I’ve had a thing for cinnamon buns since I was a kid. My mom and I would drive from LA to some mountains somewhere (Mom, help me out here) and we would always stop at a cafe of sorts where they sold the giantest cinnamon buns. They must have been as big as my 8-year-old head – gooey, beige dough with a simple, deep brown filling and an enormous slather of pasty, white frosting. My mom would only let me eat half of one at a time, which was wise. I have no recollection of the sugar highs that followed (I must have blacked out) but I’m sure they were epic.
The memory of those buns pose a challenge to any cinnamon bun trying to live up to them. (They have, er, big buns to fill.) The Cinnabons in the mall wafted out promises of butter and spice, but they always tasted false, ingenuine. Those buns of yore had integrity. They were the real deal.
So several years ago, around the time when I finished pastry school (the failure to be handed the perfect cinnamon bun recipe just another disappointment) I went on a hunt. I tried three or four different recipes. But here’s the thing: I was going through an anti-wheat phase, and was making the buns with a combination of whole and white spelt flours. My logic was that spelt flour, which is closer to pastry flour in its low levels of gluten, would make a softer dough. But each recipe that I tried came out overly dense, with a dry, cardboard-y texture. When I finally tried a blend of a few different recipes from Baking Illustrated (the dough from the sticky buns, the filling from the cinnamon buns, and the cream cheesy glaze from their quick cinnamon buns) I thought I’d struck gold.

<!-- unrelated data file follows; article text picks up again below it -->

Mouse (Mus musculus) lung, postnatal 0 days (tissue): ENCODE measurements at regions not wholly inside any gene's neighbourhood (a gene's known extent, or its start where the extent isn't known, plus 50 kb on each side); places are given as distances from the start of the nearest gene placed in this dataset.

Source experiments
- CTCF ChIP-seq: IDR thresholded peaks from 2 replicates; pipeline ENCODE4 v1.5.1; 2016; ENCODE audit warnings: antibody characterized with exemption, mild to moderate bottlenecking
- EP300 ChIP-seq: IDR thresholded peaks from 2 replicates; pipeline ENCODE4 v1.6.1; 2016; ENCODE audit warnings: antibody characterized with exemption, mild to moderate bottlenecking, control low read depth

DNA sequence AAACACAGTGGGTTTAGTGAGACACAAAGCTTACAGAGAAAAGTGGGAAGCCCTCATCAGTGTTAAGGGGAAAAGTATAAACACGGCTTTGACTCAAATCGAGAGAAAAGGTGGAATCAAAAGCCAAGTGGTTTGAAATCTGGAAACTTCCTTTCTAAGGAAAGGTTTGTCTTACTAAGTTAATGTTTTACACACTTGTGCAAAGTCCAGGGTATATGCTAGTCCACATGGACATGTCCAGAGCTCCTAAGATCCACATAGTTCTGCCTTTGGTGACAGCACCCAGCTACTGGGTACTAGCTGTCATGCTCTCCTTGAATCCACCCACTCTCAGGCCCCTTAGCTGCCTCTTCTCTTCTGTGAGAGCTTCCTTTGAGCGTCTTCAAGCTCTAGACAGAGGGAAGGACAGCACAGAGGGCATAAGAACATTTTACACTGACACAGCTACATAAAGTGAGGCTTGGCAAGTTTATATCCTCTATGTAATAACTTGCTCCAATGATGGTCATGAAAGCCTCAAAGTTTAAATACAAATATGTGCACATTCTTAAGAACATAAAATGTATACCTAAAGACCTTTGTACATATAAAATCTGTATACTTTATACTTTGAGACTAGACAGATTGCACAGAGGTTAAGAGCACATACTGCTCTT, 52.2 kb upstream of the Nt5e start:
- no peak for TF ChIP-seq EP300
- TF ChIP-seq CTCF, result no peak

But looking back, I realize that this was just the first time that I had broken down and used all-purpose flour. (Thanks, pastry school.)